Background: Neonatal intensive care requires adequate numbers of trained neonatal nurses to provide safe, effective care, but existing research into the relationship between nurse numbers and the care needs of babies is over 10 years old. Since then, the preterm population and treatment practices have changed considerably.
Aims: To validate the dependency categories of the British Association of Perinatal Medicine (BAPM, 2001) and to revalidate the Northern Region categories (NR, 1993) in relation to contemporary nursing workload.
Setting: Three tertiary neonatal intensive care services in England.
Methods: Nursing activity around each baby was captured every 10 min by direct observations by trained observers. Time spent on each nursing activity was related to the baby’s dependency category and the nurse’s grade.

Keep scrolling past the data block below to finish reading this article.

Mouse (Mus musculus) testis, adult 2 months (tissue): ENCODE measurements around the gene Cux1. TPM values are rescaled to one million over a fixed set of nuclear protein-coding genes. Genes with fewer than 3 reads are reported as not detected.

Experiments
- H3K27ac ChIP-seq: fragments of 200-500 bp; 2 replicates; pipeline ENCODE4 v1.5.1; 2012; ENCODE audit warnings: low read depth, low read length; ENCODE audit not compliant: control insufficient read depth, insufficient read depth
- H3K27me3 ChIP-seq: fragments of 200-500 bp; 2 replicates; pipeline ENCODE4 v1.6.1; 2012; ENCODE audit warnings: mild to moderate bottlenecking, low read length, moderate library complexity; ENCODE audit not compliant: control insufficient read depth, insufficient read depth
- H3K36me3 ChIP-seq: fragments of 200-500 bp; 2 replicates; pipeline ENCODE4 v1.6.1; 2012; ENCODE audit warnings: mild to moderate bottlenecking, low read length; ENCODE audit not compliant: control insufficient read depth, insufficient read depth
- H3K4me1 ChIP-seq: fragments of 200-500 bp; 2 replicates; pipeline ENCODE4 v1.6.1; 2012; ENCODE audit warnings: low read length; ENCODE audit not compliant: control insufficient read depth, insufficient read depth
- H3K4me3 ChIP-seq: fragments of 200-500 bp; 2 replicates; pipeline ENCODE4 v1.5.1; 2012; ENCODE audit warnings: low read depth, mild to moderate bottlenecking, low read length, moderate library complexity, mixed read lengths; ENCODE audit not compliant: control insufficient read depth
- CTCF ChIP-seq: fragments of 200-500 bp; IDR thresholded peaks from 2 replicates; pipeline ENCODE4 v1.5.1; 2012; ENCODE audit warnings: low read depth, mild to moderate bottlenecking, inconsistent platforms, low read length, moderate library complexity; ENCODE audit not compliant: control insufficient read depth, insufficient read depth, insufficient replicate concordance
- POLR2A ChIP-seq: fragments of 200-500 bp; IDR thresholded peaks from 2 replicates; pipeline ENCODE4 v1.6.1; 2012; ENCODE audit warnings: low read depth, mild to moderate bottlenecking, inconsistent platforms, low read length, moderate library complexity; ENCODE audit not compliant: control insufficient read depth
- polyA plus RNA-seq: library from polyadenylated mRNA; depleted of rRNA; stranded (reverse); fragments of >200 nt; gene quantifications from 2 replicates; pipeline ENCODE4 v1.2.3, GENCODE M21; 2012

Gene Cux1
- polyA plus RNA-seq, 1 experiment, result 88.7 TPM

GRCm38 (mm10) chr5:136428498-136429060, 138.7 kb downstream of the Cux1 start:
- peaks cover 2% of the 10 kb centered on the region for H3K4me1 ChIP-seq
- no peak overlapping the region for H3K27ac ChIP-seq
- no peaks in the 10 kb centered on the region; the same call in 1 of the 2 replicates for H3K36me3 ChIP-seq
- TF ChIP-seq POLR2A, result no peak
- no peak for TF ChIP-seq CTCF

Results: Both scales detected differences between categories. Discrimination between individual categories was improved when nasal continuous positive airway pressure (nCPAP) was distinguished from ventilation and combined with BAPM2/NRA. On this revised four-point scale, babies in BAPM1/NRA occupied nursing time for a median of 56 min per hour (IQR 48–70), those on nCPAP or in BAPM2/NRB for 36 min, (27–42), those in BAPM3/NRC for 20–22 min (15–33) and those in BAPM4/NRD for 31–32 min (24–36). The NR scale was easier to apply and had greater interobserver agreement (98.5%) than the BAPM scale (93%). All categories attracted more time compared to 1993.
Conclusions: Both scales predict average nursing workload. A revised categorisation which separates nCPAP from ventilation is more robust and practical. Nursing time attracted in all categories has increased since 1993.
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Competing interests: None.
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